Albert Bonniers förlag, 2014.
Reviewed by Mia Österlund in SBR 2014:2
Review Section: Fiction, Young Adults
(Reviewed with Tove Folkesson, Kalmars jägarinnor)
Girlhood has been one of the most appealing motifs in contemporary literature. So also in two recent novels, Tove Folkesson’s Kalmars jägarinnor and Stefan Lindberg’s Du vet väl om att du är värdefull. These novels take us back to pre-millennium times. There is nothing new about these stories from the late 1990s: the small-town atmosphere is claustrophobic, survival is spelled ‘community’ – whether you like it or not – and the friendships young girls form are both extraordinary and painful. The girls melt into a collective and consequently their individuality is at risk. Both novels are brilliantly well written and use poetic language to revitalise commonplaces in fiction. The stories are thin and as predictable as youth itself. The mood is a recognisable mix of melancholia and aggression. But everything depends on how this state of mind is turned into language. Both novels deliver outstanding one-liners and are tight, poetic and provocative. In Kalmars jägarinnor, the shy but splendid Eva finds an Edith Södergran volume on the seat of a bus. The poet is a kindred spirit and this discovery brings her strength. The vitality that is the essence of youth and the pain of growing up coincide, as in numerous other – if slightly more hopeful – young adult novels. Folkesson is akin to Monika Fagerholm as she interrogates life through the lens of girlhood. ‘You can never wear too much eye shadow’ is one of their mantras, just as in Sanne Näsling’s Kapitulera omedelbart eller dö (Capitulate or Die), makeup and lipstick are used as ‘gurlesque’ props. The gurlesque writers in contemporary Swedish fiction are obsessed with combining girlhood with anger, danger and excess. The story is redundant, nostalgia and stasis threaten on every page. These girls are raw. They drink, have sex, steal and push back boundaries together. We have seen them in a flood of YA novels and films. They recklessly pour liquor into bottles of Wash&Go and have a thesaurus of their own with synonyms for acne, sex and masturbation. These girls hunt with boundless appetite.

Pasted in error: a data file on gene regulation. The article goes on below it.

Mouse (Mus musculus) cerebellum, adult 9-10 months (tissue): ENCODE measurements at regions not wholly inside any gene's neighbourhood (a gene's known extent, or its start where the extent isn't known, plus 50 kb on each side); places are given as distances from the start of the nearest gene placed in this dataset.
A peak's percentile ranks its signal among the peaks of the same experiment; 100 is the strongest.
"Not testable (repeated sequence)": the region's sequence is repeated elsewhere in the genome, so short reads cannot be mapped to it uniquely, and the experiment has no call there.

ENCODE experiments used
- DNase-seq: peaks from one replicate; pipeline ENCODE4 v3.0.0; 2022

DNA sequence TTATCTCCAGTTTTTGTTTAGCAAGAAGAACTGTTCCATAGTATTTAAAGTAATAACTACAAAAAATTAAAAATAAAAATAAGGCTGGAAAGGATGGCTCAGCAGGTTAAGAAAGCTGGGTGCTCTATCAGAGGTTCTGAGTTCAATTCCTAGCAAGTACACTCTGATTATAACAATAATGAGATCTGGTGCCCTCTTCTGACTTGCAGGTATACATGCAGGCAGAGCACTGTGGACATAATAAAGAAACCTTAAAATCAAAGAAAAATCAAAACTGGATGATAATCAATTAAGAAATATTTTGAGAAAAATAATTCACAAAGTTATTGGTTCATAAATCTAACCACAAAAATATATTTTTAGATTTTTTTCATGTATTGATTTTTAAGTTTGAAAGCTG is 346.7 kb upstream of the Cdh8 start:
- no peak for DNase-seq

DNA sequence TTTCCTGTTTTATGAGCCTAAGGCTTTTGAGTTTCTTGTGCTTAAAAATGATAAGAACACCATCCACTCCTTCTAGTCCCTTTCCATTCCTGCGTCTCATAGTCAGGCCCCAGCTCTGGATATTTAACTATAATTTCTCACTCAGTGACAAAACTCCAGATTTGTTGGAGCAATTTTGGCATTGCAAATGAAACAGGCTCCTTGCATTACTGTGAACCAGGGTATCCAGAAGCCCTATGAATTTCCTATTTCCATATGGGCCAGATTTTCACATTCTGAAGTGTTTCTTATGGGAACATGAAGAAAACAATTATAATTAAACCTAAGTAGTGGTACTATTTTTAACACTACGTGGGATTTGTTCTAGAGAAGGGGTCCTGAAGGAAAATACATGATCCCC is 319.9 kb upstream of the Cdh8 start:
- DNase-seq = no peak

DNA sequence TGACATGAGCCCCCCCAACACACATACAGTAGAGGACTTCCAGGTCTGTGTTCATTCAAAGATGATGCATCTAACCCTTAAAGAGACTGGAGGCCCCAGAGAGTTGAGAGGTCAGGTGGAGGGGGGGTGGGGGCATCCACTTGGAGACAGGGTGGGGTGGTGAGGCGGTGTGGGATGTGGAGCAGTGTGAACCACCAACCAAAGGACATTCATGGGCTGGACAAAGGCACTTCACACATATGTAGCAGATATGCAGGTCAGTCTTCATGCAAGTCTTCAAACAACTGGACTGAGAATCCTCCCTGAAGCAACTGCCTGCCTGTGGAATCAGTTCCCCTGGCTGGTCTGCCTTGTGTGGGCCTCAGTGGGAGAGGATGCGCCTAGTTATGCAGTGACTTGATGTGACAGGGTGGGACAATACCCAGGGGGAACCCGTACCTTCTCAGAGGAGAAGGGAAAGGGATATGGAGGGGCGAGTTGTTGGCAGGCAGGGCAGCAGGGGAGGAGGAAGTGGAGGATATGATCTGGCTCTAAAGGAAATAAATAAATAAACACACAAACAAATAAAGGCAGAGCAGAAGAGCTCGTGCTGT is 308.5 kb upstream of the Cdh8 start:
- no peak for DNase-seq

Socioeconomic circumstances colour the protagonists’ lives in both novels, where stereotypes are distilled into iconic poetic visions. Malin in Du vet väl om att du är värdefull thinks small-town life is hell. Nothing seems to touch her: ‘Our only diagnosis is that we are in the world,’ she states grimly. To get lost in mediocrity is the great threat. She is a sexual predator and utterly devoid of romance. Malin has a dysfunctional mother – described to perfection – who has formed her cynicism. Her job at the local store allows men to gaze at her, and an affair with her middle-aged married boss illustrates male obsession with girlhood. A male author enters into a twenty-two-year-old girl’s mindscape at his own risk, yet Lindberg succeeds in creating a complex portrait in which Malin’s penetrating power of observation is in no way incompatible with her affection for a boy with Asperger’s syndrome and for her dysfunctional family. Folkesson’s and Lindberg’s snapshots of small-town girlhood are breathtakingly acute images of the strength and fragility of their protagonists. Among beauty bags and wine bottles lingers a refreshing attitude of acceptance and hope. When you have hit rock bottom often enough, you accept life as it is.